The next morning however was gloriously sunny (but cold) and we made our way by horse up to the lake. It was the second time in our lives we ever sat on a horse, the first time being about fifteen years ago in Guatemala. Eugénie’s horse was a bit reluctant to go on a walk and had to be pulled by the guide all the time but I got to ‘drive’ my horse by myself after a while. Although this wasn’t going too bad I’m not really cut out to be a horseman.
We only sat in the saddle for three hours and still I managed to get some serious chafing wounds on my butt (just like in Guatemala….). But it was totally worth it! This must be one of the most picturesque lakes we have ever seen. And no other tourist in sight!
Lake Issyk-Kul area
After driving five hours back and spending the night at a comfortable guest house in Naryn, we moved over to the Lake Issyk-Kul area. Located at 1.600 meters altitude, 170 kilometers long and 70 kilometers wide, it’s the second largest alpine lake in the world after Lake Titicaca on the border of Bolivia and Peru. Although mesmerizingly blue, the lake itself is not that exciting (it’s just a big expanse of water), but there are many beautiful sights around the lake.
Skazka Valley rocks
Like Skazka Valley (aka Fairytale Canyon), a crossover between Bryce Canyon (Utah, USA) and Zhangye-Danxia Geopark (China), with colorful rock formations in red, orange and yellow. It was great fun walking around here without the restrictions at the Zhangye-Danxia Geopark. We could go everywhere we wanted, though some of the trails were very steep and hard to negotiate.
We spent the night in the small typical Kyrgyz village of Tamga, two kilometers from the lake and a 1,5 hour minivan ride from Karakol. Here we visited the local cemetery, which was huge for a small town the size of Tamga. The biggest curiosity here were the yurt-shaped grave-frames and mounds of earth that marked each grave instead of a slab of stone.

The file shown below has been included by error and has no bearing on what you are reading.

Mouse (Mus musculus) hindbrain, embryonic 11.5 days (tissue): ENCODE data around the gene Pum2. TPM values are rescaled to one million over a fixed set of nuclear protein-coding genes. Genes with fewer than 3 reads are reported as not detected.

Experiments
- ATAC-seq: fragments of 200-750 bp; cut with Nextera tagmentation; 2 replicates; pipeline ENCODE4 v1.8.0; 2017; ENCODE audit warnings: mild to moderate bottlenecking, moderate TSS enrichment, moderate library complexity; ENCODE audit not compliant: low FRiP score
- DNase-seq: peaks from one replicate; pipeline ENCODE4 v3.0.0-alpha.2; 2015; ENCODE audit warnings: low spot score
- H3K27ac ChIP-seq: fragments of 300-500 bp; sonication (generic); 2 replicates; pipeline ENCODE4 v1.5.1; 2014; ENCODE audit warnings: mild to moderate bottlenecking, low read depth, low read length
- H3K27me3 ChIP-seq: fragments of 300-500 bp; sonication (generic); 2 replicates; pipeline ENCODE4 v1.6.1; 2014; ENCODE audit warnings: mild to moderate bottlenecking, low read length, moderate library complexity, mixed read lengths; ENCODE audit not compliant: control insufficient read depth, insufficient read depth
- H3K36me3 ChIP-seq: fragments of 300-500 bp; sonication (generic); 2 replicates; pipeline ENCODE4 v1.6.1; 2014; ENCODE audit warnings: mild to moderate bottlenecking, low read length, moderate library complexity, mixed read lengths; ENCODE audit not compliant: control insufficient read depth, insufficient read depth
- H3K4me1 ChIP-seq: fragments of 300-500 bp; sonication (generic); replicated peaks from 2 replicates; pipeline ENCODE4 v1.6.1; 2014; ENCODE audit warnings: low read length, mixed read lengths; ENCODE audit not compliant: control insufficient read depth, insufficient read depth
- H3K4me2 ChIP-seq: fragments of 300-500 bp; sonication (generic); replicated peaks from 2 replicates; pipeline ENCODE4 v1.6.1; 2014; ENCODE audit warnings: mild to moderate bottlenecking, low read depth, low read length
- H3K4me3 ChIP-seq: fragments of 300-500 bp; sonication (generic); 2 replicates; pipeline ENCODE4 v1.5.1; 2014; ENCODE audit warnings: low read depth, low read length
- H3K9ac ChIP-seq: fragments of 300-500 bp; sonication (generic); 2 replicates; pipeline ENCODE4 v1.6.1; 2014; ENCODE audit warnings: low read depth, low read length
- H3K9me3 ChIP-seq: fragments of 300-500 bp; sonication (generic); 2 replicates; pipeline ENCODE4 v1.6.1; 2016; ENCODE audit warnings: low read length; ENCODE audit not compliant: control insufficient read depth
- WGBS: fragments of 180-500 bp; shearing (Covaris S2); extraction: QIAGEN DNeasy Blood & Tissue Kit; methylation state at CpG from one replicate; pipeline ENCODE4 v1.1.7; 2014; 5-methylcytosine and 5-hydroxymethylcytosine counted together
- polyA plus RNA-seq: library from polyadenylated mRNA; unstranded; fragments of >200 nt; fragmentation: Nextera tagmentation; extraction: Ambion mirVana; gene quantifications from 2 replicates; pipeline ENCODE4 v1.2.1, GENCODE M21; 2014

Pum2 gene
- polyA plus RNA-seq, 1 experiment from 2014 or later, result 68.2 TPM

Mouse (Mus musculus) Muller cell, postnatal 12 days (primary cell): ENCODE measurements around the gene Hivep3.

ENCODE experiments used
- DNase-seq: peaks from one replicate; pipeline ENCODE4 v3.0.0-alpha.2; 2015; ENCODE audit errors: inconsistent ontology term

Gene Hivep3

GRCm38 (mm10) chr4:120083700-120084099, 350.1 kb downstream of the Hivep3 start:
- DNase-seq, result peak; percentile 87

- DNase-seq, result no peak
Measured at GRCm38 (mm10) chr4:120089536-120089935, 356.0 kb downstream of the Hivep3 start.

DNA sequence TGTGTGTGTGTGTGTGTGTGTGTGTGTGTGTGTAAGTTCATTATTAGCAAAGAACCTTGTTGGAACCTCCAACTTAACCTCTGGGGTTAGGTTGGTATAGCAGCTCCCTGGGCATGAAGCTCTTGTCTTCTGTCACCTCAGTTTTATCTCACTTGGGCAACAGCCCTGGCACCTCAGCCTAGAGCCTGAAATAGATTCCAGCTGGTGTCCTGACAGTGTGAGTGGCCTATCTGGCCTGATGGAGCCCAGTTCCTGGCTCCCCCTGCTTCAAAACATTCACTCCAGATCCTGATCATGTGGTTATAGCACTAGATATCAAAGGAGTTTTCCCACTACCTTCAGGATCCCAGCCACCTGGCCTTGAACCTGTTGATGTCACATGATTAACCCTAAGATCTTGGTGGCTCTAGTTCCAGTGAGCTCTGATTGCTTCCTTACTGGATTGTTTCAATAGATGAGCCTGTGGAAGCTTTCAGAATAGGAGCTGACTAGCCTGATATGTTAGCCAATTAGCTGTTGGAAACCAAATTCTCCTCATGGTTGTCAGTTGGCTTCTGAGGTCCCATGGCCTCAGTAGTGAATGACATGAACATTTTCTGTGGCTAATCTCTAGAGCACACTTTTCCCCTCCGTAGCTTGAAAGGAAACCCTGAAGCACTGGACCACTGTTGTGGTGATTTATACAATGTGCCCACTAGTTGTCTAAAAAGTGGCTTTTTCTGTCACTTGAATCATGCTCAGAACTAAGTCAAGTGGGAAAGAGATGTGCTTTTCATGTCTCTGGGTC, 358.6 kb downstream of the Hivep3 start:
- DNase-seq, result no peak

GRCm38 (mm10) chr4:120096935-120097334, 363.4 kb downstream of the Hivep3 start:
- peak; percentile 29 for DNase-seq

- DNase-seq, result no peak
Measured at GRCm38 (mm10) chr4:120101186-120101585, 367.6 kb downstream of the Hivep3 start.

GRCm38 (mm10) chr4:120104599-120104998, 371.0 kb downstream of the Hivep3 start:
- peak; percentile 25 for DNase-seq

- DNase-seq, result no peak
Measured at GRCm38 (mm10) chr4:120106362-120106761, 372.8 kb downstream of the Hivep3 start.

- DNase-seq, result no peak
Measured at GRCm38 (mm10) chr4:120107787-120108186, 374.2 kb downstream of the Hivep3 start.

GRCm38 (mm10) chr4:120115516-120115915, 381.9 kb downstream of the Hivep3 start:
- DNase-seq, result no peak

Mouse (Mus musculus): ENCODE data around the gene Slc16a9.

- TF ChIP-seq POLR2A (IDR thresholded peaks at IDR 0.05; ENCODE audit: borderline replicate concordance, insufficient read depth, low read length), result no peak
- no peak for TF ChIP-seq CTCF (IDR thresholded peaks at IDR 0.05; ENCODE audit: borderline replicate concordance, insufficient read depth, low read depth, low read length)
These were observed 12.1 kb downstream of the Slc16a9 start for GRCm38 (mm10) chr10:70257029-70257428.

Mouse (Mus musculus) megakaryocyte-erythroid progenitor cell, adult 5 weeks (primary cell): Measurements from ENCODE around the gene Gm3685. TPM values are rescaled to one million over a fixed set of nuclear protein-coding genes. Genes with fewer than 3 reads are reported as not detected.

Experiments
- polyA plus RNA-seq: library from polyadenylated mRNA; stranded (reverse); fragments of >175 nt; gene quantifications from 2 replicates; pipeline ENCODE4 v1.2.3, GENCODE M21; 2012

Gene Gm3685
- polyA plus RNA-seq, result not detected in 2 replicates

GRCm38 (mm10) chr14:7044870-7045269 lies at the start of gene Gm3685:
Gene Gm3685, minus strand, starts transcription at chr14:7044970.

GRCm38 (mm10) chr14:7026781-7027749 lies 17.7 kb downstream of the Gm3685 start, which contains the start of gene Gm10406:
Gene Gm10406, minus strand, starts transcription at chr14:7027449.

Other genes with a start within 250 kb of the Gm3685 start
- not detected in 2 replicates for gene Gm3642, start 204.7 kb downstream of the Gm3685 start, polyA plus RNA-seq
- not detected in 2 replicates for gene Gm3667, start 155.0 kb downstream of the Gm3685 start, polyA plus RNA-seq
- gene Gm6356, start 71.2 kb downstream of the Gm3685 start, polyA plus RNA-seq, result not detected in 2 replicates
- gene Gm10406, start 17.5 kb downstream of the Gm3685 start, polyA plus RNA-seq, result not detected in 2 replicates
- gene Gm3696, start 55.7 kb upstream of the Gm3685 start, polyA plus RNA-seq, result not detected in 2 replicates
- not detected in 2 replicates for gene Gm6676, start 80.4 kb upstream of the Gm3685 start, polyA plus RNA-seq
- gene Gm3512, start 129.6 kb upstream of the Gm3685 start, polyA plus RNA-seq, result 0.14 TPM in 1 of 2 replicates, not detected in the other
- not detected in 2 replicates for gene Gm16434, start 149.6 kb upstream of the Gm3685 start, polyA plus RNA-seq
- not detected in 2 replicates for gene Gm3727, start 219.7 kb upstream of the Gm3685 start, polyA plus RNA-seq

The last few days we stayed in Karakol, a pleasant small city just east of lake Issyk-Kul that has been developing into some kind of a tourist hub in recent years. . We arrived at a festive day, Kurban Bayrami, the Feast of Sacrifice, the second most important Muslim religious holiday. The table at Askar Guesthouse where we’ll staying for five nights was full of food for neighbors paying each other a visit. We were invited to join, one of those pleasant travel surprises.
The city has some minor sights like the pretty late nineteenth century Holy Trinity Cathedral, the strange architecture of the Dungan Mosque and the animal market on Sunday (interesting but much less overwhelming than the one at Kashgar we visited last week).
Jeti-öghüz and Kök-Jaiyk
Karakol is also a good base for several one day or multiday hikes in the surrounding mountains and valleys. We first took a taxi to Jeti-Öghüz, one of Kyrgyzstan’s most photographed natural features. Jeti-Öghüz translates as Seven Bulls. The wind has eroded the red monolith into a shape resembling a row of bulls backs they say (we lack the imagination I guess because didn’t see this).
From here we hiked into one of the many beautiful Kyrgyzstan valleys, Kök-Jaiyk or the Valley of Flowers, named so because of the thousands of red poppies that bloom here in spring. But even without the poppies the now mostly green valley was very picturesque. The only drawback on a beautiful Sunday was that many locals drive their car up the dusty, bumpy road for a picnic so we had to eat a lot of dust walking up and down to the valley. It’s all in the game. To be continued.